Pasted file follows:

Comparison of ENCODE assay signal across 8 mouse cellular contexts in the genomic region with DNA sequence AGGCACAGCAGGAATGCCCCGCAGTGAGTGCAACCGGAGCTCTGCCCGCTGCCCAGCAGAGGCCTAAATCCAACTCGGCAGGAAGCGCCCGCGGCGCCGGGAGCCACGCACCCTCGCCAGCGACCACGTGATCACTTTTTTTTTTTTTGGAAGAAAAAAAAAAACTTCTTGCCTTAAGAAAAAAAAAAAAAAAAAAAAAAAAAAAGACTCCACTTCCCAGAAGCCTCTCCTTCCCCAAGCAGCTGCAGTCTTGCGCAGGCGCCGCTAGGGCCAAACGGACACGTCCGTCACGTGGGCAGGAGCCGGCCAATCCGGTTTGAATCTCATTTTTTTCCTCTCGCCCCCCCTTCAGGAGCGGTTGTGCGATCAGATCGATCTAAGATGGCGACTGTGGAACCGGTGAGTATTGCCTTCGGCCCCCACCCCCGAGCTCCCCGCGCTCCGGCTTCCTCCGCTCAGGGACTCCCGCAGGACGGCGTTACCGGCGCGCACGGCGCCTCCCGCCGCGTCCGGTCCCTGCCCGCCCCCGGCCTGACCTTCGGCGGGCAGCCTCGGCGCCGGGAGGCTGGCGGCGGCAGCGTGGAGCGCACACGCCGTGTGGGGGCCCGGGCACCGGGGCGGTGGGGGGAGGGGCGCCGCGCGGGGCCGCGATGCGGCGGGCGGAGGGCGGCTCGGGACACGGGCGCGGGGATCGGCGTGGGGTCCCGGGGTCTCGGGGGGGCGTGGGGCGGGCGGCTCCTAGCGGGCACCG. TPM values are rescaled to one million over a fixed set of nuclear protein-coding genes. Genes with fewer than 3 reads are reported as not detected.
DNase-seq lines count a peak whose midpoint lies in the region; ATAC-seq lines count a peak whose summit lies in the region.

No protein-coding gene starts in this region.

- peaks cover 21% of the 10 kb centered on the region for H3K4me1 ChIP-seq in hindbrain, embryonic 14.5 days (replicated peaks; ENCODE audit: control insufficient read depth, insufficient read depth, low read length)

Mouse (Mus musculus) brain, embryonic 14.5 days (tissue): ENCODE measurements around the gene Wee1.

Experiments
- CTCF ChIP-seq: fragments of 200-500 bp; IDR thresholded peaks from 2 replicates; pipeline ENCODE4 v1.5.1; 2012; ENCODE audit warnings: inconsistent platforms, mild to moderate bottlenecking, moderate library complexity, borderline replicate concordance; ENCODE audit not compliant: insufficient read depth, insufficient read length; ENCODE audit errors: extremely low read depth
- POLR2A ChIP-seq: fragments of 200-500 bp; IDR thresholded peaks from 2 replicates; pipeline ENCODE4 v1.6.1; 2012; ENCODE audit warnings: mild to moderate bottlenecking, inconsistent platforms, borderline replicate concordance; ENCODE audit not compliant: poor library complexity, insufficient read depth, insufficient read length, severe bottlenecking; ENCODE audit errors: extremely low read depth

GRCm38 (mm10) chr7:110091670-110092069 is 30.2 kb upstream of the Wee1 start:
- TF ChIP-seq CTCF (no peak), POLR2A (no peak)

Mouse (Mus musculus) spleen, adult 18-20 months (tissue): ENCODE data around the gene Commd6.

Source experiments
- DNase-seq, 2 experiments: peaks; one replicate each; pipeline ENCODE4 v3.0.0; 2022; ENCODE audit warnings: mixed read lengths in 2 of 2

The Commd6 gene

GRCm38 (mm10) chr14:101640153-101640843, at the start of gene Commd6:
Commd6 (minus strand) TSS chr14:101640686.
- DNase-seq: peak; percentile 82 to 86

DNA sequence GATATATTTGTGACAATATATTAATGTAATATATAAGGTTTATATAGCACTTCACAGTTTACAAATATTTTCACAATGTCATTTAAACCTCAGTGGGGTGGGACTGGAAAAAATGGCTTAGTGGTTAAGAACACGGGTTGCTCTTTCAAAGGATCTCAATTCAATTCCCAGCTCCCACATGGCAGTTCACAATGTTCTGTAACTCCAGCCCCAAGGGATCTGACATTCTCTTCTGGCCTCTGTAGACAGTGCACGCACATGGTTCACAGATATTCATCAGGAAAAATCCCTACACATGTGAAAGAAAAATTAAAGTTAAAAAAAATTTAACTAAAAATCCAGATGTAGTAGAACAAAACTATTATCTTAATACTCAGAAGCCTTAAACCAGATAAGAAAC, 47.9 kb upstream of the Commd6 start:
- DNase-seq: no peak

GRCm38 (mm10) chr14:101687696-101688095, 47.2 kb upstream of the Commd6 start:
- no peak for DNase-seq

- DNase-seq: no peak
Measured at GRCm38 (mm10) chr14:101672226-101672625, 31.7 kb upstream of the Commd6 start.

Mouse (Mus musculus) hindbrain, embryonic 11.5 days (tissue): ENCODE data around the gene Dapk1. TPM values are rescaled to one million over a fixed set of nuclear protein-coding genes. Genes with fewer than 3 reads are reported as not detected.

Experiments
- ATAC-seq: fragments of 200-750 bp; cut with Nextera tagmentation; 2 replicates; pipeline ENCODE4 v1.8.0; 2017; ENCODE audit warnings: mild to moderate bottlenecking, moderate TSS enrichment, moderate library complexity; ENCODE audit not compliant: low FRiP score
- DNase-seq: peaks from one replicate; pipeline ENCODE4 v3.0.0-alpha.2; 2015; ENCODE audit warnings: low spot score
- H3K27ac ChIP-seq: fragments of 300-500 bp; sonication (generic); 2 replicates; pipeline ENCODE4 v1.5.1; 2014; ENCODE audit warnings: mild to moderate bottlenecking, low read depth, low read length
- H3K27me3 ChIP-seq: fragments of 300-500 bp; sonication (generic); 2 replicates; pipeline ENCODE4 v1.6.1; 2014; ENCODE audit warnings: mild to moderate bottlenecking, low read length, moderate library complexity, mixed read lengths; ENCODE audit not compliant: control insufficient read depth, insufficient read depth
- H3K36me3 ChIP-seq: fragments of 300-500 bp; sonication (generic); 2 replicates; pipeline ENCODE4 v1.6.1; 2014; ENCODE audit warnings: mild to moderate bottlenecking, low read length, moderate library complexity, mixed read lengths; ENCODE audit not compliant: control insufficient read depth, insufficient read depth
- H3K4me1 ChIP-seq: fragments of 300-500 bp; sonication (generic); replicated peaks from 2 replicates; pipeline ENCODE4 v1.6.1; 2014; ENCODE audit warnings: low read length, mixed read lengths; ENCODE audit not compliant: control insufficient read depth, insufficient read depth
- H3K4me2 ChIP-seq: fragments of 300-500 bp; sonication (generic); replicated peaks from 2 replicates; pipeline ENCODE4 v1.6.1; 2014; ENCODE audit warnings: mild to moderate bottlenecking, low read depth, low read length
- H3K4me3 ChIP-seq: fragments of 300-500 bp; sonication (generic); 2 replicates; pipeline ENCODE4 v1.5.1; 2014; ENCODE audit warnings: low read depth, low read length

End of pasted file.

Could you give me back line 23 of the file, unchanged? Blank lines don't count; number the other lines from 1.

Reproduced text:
Measured at GRCm38 (mm10) chr14:101672226-101672625, 31.7 kb upstream of the Commd6 start.